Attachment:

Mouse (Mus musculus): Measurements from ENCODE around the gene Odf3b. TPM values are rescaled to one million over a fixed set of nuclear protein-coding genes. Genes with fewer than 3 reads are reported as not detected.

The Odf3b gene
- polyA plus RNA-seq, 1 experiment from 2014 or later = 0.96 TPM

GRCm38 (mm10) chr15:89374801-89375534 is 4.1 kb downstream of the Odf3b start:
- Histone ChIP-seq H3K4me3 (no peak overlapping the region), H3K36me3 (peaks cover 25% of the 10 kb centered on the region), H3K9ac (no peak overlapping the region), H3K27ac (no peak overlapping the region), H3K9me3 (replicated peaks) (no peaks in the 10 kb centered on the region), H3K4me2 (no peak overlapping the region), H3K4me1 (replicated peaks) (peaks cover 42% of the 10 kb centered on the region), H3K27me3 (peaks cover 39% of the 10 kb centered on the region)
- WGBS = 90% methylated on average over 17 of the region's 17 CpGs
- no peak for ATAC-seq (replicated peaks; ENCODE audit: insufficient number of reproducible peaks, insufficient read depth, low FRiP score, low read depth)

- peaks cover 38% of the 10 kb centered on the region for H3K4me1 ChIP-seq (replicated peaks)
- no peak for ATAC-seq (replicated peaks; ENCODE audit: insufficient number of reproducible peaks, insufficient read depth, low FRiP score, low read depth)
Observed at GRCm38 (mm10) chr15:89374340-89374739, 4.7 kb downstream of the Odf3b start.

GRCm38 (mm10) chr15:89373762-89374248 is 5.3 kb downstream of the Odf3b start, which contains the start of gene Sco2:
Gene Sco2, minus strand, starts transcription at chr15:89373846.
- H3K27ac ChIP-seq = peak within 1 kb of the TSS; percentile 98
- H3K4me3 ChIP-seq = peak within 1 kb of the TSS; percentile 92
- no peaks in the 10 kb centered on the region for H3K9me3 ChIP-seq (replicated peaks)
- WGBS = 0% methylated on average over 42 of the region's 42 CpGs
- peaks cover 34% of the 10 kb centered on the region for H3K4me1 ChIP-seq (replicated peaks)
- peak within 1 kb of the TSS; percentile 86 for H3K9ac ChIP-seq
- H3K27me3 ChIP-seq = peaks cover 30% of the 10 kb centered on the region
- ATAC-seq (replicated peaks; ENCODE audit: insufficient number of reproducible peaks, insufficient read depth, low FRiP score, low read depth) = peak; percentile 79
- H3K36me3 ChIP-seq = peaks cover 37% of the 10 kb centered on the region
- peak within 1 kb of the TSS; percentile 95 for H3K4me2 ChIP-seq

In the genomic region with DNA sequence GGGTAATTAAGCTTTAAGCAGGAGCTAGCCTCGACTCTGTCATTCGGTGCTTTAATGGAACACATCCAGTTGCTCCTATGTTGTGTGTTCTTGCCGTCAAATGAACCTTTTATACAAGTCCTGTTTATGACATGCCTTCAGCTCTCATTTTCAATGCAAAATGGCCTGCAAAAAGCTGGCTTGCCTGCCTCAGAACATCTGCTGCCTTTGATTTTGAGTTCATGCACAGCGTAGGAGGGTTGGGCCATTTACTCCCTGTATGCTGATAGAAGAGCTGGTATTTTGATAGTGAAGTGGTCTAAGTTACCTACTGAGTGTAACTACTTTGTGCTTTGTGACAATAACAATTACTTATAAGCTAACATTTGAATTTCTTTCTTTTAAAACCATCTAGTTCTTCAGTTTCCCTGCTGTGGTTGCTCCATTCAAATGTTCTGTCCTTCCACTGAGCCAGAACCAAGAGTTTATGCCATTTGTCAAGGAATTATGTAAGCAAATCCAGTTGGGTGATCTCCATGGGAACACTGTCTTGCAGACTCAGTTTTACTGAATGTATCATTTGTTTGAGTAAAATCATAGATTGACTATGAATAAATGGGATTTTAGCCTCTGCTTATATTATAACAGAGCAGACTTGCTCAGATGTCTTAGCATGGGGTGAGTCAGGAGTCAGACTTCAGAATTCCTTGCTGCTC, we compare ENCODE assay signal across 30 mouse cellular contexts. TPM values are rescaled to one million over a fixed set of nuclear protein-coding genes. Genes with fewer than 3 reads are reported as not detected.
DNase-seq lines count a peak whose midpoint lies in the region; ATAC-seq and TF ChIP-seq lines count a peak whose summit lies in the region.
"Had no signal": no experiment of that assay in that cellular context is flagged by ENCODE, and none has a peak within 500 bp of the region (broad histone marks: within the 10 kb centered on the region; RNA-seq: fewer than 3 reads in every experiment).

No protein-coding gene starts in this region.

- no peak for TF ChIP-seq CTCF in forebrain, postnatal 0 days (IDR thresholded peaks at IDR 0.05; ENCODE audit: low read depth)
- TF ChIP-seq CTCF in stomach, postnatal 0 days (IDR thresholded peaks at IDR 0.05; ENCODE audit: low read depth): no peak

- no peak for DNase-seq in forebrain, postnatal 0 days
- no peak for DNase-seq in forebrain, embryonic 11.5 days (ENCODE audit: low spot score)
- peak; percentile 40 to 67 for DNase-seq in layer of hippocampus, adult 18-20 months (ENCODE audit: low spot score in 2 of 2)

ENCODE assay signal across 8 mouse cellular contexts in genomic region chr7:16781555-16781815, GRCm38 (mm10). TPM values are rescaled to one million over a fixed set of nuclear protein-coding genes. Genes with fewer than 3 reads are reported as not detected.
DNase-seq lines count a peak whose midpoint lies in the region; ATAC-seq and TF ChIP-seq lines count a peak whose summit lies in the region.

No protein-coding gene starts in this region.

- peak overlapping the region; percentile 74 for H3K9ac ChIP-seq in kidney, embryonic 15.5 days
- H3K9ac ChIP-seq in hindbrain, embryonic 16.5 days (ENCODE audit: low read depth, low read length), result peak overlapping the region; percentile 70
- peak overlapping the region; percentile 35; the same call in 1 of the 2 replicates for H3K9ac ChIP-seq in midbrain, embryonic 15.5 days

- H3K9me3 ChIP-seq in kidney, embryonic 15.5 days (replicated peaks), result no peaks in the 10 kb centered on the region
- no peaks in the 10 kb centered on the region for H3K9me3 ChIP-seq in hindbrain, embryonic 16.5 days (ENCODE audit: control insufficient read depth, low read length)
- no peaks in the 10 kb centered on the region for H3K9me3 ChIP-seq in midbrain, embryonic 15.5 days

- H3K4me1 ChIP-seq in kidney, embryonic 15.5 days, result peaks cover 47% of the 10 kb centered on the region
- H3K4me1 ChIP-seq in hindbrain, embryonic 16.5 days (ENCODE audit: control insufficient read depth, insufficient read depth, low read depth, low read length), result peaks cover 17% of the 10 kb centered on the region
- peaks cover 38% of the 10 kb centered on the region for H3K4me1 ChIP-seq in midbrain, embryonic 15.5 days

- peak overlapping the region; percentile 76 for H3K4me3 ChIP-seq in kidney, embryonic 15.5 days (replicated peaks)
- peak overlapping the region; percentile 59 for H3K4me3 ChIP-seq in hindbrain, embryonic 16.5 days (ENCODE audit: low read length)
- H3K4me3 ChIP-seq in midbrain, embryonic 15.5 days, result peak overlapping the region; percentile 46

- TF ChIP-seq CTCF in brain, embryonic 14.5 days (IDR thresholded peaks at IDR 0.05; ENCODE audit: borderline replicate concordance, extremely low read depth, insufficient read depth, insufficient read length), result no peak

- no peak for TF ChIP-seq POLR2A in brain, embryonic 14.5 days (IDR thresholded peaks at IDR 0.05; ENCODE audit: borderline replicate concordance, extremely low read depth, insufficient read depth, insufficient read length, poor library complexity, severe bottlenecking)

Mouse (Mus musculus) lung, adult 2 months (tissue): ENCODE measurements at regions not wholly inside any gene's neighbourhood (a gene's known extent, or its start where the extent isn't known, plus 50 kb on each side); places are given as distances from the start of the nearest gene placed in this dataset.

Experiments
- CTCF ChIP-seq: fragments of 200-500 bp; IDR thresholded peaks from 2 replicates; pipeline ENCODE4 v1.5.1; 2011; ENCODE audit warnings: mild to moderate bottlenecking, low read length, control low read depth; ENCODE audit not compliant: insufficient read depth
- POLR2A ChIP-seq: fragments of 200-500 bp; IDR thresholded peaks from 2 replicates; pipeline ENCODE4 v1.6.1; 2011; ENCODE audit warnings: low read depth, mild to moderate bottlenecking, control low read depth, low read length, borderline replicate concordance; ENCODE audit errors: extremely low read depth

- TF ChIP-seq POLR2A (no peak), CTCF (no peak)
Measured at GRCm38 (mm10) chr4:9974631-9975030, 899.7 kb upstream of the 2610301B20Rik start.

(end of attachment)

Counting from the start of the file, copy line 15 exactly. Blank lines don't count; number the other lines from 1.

- no peaks in the 10 kb centered on the region for H3K9me3 ChIP-seq (replicated peaks)